Wasp In A Cardigan


Wasp In A Cardigan

Edinburgh Fringe 2022, touring 2023/2024. Watch this space for dates.

Reviews for this show:

Wasp In A Cardigan Press Edinburgh 2022

**** The List

Joanna Neary breaks with character comedy tradition and surprisingly opens her show by briefly appearing as herself, sharing the pitfalls of living as an eccentric freelance artiste in the vanilla confines of Eastbourne. Elsewhere, however, all the usual wonderful Neary hallmarks are in place.

Twittish romantic Celia Johnson hosts a whole gang of larger-than-life characters plucked from Neary’s own experience or very loosely inspired by famous folk. There’s Cornish school friend Morwenna, a version of Kate Bush who is obsessed with the drawer in everyone’s kitchen where the junk lives, and Björk singing about whatever it is Björk sings about. They move through the hour entertaining us with interpretive dances and a cavalcade of dodgy wigs while the titular wasp climbs up the charity totaliser cardigan, feeding on the applause.

Neary’s universe is eclectic and other-worldly; you can’t help but wonder whether it was the Cornish upbringing that put the quirk in her bones. But over that she lays an almost instinctive turn of phrase, squeezing humour out of tall tales of the WI, Cornish friendships and  bizarre celebrity impressions; you don’t get much more ‘fringe’ than this. For those already on board, you show go, as this is typical Neary brilliance. For the uninitiated, where have you been? (Marissa Burgess)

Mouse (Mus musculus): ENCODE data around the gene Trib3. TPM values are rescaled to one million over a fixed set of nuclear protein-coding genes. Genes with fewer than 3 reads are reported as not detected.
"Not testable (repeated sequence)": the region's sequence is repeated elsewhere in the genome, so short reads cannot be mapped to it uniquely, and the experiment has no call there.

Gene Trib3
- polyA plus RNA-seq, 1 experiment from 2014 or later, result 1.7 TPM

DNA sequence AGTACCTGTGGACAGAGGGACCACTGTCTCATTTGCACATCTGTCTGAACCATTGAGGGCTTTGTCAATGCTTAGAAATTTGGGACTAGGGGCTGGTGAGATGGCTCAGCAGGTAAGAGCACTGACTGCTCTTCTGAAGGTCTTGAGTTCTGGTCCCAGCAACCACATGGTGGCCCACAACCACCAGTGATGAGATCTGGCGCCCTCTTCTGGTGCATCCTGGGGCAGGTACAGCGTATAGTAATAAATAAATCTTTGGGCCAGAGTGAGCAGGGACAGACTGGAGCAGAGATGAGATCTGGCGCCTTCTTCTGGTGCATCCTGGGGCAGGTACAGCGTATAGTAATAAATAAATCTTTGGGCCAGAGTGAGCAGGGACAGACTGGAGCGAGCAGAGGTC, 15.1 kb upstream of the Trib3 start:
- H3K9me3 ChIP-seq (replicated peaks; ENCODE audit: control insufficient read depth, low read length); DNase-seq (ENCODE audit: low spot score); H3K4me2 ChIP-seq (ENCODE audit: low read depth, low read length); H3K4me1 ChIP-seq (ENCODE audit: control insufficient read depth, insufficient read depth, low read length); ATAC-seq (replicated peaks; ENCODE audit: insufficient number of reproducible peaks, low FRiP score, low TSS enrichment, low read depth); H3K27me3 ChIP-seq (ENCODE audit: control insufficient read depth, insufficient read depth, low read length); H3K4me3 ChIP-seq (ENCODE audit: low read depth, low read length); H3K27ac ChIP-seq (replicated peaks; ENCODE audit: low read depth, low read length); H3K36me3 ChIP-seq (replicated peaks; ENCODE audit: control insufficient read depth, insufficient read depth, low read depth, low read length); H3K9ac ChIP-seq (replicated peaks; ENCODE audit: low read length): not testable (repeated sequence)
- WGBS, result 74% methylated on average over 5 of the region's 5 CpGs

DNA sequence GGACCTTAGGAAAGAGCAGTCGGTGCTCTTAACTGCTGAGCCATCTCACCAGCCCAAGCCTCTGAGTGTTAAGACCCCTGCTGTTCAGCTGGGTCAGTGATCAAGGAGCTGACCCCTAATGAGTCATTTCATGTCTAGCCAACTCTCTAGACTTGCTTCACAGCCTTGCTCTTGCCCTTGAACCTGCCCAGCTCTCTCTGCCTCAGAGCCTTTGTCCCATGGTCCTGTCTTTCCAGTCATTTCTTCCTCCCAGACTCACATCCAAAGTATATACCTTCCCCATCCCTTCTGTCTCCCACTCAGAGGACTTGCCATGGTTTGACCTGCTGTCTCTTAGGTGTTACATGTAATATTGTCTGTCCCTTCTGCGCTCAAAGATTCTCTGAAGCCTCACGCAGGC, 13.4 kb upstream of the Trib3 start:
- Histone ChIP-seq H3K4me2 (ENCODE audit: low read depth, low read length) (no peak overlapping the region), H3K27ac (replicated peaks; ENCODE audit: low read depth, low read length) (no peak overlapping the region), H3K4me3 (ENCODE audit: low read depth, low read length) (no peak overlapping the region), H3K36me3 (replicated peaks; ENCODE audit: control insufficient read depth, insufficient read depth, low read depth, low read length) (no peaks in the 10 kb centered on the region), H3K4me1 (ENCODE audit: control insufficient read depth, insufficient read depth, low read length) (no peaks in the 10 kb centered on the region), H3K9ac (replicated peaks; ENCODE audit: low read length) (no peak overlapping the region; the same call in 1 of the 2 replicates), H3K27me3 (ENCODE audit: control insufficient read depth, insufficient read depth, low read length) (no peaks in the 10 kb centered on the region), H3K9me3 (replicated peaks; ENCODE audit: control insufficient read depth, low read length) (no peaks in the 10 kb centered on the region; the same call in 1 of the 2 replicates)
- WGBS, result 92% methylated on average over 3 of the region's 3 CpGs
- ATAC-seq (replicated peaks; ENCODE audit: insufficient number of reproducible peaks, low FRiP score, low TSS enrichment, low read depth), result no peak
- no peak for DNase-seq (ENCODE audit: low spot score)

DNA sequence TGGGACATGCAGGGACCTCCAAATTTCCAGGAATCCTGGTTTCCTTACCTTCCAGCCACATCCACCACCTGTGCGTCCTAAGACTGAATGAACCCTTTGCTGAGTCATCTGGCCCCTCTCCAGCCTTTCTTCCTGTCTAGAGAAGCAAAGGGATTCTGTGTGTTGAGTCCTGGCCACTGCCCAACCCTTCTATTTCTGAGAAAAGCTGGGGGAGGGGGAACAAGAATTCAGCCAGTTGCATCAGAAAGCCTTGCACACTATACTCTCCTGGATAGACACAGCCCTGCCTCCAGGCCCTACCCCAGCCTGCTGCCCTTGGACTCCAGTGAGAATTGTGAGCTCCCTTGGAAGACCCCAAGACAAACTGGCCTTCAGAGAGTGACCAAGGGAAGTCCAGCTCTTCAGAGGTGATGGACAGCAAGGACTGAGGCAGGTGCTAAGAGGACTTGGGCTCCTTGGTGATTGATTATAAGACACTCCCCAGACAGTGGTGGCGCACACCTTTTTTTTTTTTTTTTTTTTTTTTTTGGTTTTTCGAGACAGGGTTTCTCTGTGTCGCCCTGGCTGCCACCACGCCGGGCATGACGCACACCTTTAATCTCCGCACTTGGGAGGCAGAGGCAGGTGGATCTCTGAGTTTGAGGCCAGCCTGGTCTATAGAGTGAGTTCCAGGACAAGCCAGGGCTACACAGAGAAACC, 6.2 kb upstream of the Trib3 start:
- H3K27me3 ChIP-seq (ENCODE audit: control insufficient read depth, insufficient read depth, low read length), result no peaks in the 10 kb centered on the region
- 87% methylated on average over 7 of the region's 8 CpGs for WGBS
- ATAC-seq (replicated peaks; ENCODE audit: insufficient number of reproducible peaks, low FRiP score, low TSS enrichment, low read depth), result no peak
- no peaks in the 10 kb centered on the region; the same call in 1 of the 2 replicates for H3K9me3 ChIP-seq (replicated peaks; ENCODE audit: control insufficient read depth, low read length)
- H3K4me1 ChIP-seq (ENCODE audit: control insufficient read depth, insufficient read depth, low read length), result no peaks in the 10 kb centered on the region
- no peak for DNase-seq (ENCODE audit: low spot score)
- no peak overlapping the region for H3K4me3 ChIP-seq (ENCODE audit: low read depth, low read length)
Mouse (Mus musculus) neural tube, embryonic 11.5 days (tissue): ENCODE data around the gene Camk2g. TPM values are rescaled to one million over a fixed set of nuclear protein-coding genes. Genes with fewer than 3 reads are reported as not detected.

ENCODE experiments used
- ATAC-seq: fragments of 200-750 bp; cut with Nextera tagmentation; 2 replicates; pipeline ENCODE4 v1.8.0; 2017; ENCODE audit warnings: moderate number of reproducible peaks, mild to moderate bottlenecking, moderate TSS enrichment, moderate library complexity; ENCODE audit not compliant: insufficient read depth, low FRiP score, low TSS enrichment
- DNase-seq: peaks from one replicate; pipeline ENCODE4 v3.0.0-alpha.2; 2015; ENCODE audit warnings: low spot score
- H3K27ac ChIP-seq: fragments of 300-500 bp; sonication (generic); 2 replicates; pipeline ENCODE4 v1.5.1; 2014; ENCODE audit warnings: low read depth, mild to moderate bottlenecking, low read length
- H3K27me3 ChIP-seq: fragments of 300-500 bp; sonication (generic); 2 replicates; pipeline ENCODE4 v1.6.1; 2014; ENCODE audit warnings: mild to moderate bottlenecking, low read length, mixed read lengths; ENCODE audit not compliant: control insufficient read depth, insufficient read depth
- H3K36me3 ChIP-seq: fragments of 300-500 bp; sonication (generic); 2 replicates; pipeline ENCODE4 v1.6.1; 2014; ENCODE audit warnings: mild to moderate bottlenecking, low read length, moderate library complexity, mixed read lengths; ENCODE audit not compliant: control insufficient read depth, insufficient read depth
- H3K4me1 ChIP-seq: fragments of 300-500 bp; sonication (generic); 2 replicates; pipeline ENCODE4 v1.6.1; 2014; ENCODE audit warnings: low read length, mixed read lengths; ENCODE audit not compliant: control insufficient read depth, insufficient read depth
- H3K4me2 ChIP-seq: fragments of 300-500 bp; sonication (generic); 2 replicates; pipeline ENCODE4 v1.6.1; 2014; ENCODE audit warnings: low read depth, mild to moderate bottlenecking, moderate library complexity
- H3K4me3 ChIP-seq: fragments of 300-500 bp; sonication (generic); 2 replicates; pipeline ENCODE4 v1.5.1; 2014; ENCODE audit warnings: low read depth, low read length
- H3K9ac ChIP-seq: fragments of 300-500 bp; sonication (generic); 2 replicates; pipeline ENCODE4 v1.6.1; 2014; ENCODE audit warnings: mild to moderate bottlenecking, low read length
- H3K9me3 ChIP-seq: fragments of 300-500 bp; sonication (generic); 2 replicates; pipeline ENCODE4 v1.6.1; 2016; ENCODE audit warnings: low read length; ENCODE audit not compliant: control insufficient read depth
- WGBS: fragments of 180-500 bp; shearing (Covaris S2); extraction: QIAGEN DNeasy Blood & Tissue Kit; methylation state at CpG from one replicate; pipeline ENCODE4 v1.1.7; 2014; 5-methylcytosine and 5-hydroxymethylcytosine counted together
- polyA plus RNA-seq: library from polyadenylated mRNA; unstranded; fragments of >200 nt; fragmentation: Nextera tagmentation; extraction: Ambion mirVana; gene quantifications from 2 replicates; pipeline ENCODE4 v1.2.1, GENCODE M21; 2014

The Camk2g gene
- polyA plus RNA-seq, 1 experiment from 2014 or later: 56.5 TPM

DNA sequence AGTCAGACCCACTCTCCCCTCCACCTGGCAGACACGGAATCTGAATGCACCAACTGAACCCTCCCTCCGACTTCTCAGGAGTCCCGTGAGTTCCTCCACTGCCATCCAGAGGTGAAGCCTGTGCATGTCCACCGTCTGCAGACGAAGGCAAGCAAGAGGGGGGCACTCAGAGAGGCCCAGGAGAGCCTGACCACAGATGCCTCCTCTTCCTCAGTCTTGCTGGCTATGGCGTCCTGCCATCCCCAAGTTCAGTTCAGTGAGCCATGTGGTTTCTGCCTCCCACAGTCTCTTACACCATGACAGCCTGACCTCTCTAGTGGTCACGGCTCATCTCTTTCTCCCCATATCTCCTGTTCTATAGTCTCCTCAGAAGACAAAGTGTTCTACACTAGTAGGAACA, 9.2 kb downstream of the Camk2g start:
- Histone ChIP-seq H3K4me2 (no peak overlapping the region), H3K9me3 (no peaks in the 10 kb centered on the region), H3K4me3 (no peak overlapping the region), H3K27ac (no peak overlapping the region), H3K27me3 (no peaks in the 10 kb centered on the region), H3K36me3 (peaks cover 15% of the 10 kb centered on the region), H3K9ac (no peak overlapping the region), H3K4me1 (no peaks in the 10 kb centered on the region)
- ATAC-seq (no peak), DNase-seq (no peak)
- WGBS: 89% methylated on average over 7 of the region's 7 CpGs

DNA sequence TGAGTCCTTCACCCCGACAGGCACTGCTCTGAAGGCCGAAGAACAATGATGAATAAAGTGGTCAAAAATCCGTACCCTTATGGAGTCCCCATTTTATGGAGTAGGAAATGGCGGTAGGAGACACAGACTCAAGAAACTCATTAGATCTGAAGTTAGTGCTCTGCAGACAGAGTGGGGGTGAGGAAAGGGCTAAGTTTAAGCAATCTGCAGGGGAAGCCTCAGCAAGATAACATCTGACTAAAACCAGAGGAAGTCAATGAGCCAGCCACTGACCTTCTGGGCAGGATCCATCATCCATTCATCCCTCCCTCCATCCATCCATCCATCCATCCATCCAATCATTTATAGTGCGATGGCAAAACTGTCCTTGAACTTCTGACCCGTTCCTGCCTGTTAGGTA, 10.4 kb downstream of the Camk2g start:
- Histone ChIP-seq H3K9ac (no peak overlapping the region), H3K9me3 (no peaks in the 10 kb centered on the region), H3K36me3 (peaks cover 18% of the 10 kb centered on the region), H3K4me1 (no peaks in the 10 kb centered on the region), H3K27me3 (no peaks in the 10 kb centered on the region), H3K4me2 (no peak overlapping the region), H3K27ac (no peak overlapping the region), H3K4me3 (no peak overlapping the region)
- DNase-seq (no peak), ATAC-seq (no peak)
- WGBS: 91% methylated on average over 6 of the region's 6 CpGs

Stewart Lee for his Edinburgh recommendations at the end of July (he had seen a preview)

More surgically precise strangeness from the Exene Cervenka of quirky character comedy

Stewart Lee for ‘Edinbuegh Extra 2 – August 15th 2022’ and ‘Edinbuegh Extra 3 – August 20th 2022 ‘And I also loved’ mail out reviews. (he had seen the Edinburgh show at the Edinburgh venue)

Superb surreal character comedy with a pin-sharp absurd vocabulary and a fluid sense of the physical from the deathless art weirdo. Unique and special. (Stewart Lee)

Brochure copy from Edfringe Website=

One-time Riot grrrl, witch, illustrator Joanna and her volatile alter egos explore life and love. Punchlines include fry-up, arsehole and Xmal Deutschland. ‘One of the most naturally funny stand-ups around’ (Stage). ‘Inherently funny’ **** (Chortle.co.uk). ‘Most striking is the contrast between the big-grinned, scatty sweetness she has when she’s being herself, and the surgical precision with which she skewers her characters’ foibles’ (Independent). Edinburgh Award Newcomer nominee. Best Actress, Brighton Fringe. Best Show nominee at Leicester Comedy Festival. Judith in BBC’s Ideal. Featured in Time Trumpet, Man Down, Wife On Earth Podcast. joneary.com

Audience feedback on Edfringe  August 2022 tickets website=

Richard Hubbard7 days ago

gentle, funny, kind, sensitive and a bit surprising. A class act – great comic

Andy Kemp9 days ago

A clever and different show – some brilliantly acted character comedy which had me in stitches. Well worth seeing!

Samantha Cedermark10 days ago

Loved this show. Joanna’s quirky characters had me in stitches. Literally snorting and crying with laughter. Celia Johnson as her show host character is a stroke of genius. Loved it. Would definitely go and see her again.

David B14 days ago

My family and I came to see the show on 7th August. It was a wonderful experience and one of the best shows we’ve seen in many years of coming to the Fringe. Jo Neary is clearly a very intelligent person with an abundance of talent and a genuine gift for comedy. Her characters were beautifully observed, especially Celia, whose old-fashioned RP accent was an absolute joy as well as the material being superbly written and hilariously funny. Being able to listen to the brilliant ‘Wife On Earth’ podcasts since returning home has been an added bonus so the fun has continued beyond Edinburgh. The lovely, cool artwork is also a treat. Jo has it all!